#11
So I gave it a try - adding to my installer code to Deny all access to the root of every Drive on the machine to the user running the Windows Service. First, the install took a lot longer as the Deny permissions appeared to be added to every file/directory on each drive. Second, as you predicted, it broke the service (it could no longer start). Third, even if it worked, I didn't like it because it changes "existing" security on the machine, something I do not want to do. So I will leave it the way it was - as Windows design intended - with the service having access to C:\ but not to other more sensitive directories.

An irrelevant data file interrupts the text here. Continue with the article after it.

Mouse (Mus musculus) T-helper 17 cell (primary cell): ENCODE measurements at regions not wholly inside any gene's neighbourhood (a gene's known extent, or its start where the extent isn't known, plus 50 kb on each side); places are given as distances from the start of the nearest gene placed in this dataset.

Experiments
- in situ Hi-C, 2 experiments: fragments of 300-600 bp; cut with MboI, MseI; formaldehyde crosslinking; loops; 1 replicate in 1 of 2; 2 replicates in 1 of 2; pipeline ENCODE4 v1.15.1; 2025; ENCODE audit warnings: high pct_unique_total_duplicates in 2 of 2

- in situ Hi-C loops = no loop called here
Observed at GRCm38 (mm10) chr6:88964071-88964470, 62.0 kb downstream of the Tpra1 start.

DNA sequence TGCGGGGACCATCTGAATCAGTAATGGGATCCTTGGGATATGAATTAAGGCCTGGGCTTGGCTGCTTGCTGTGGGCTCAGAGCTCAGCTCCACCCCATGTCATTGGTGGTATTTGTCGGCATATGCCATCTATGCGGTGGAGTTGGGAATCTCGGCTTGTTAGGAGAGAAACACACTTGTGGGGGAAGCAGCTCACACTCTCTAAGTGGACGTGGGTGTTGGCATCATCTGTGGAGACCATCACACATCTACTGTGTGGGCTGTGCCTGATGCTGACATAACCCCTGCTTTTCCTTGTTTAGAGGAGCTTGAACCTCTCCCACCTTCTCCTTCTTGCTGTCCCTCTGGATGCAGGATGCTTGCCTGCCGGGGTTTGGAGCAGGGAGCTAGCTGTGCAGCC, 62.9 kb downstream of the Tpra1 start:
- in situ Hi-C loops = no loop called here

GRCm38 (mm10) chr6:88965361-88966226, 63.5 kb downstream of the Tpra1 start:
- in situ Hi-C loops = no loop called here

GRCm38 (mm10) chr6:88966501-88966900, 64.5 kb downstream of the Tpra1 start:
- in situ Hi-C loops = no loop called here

Thanks for your feedback/help.
Rod
 


Neemobeer

Windows Forum Team
Staff member
#12
Figure it would. Running a service as a standard user being only the member of 'Domain Users' is any CISO's wet dream :) Most of the time people are lazy and give those accounts domain admin rights. As a domain user only account is considered following least privileged security practices and should pass any security audit.
 


#13
Its actually better than that. The account created during the install is a local (not a Domain) account. I have worked hard to ensure that the service has only the permissions it needs and nothing more.
 


Neemobeer

Windows Forum Team
Staff member
#14
A local account should be fine as long as it doesn't need to authenticate to a network resource.
 


#15
It doesn't.
 


This website is not affiliated, owned, or endorsed by Microsoft Corporation. It is a member of the Microsoft Partner Program.